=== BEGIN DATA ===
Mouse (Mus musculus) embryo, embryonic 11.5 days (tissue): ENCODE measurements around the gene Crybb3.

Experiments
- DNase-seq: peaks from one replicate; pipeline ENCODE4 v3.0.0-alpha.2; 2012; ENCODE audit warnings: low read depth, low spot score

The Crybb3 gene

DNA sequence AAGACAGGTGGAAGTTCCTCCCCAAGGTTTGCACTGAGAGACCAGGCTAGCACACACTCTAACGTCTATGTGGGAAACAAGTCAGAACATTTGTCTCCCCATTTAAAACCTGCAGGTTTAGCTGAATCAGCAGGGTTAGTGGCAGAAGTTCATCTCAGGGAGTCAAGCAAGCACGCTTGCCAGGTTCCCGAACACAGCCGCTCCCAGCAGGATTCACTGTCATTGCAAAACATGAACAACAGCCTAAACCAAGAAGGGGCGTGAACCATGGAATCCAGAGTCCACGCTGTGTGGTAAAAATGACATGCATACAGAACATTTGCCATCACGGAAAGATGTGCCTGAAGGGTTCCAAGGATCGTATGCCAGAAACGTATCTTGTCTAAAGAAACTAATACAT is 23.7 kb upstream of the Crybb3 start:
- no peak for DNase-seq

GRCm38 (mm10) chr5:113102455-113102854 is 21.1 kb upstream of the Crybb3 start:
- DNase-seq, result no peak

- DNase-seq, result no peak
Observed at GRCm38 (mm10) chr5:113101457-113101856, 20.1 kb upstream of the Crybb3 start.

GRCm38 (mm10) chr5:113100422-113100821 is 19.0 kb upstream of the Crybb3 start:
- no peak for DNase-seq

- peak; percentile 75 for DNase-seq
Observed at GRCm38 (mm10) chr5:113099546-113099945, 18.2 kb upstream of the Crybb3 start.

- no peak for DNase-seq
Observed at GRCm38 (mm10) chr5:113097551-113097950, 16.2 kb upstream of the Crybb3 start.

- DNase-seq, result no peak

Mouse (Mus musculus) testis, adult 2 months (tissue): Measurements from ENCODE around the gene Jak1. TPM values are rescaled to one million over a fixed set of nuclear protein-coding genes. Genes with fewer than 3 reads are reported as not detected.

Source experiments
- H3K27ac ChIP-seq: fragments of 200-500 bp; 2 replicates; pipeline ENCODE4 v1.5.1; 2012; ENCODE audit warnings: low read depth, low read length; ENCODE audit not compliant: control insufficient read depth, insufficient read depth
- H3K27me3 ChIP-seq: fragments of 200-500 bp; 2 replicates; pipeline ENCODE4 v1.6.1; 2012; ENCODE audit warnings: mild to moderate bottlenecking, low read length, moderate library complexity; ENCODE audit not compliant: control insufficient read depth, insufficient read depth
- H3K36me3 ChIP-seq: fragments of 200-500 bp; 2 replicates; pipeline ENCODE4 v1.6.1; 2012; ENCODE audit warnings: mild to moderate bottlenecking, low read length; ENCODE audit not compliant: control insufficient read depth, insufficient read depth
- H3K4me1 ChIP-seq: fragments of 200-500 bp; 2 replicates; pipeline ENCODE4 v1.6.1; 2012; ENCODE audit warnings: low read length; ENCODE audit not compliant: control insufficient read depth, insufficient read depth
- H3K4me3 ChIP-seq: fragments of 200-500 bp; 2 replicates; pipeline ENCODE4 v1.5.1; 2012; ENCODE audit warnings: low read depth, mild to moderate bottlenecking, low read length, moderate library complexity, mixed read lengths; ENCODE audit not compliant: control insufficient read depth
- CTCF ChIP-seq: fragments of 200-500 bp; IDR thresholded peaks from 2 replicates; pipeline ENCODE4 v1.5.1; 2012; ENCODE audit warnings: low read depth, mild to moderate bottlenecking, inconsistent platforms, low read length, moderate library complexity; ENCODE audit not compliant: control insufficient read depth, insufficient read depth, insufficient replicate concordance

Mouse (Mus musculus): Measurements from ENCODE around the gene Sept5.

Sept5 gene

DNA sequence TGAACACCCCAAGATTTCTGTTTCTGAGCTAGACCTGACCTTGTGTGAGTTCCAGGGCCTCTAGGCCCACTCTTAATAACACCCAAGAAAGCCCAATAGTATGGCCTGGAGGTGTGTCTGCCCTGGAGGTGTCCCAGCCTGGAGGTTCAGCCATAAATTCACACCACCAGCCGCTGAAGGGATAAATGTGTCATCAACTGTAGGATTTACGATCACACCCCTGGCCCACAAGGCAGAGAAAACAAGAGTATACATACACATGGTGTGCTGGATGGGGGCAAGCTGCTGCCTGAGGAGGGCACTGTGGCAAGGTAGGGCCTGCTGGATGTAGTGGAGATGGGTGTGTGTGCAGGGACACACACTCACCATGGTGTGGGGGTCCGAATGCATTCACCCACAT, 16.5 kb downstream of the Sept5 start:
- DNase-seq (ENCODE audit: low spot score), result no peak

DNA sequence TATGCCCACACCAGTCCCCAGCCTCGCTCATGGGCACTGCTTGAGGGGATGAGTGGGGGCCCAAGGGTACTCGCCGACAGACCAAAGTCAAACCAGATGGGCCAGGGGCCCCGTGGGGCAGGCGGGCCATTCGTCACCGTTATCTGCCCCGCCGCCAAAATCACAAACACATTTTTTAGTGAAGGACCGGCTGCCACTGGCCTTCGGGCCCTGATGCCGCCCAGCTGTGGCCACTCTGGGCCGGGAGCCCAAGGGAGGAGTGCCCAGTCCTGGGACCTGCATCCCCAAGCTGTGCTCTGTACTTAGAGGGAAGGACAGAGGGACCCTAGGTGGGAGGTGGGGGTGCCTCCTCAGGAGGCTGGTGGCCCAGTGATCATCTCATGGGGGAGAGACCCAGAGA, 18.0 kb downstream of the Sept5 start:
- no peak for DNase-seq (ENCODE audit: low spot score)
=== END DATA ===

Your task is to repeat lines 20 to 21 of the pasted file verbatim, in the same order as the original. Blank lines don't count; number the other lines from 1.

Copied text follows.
- H3K27ac ChIP-seq: fragments of 200-500 bp; 2 replicates; pipeline ENCODE4 v1.5.1; 2012; ENCODE audit warnings: low read depth, low read length; ENCODE audit not compliant: control insufficient read depth, insufficient read depth
- H3K27me3 ChIP-seq: fragments of 200-500 bp; 2 replicates; pipeline ENCODE4 v1.6.1; 2012; ENCODE audit warnings: mild to moderate bottlenecking, low read length, moderate library complexity; ENCODE audit not compliant: control insufficient read depth, insufficient read depth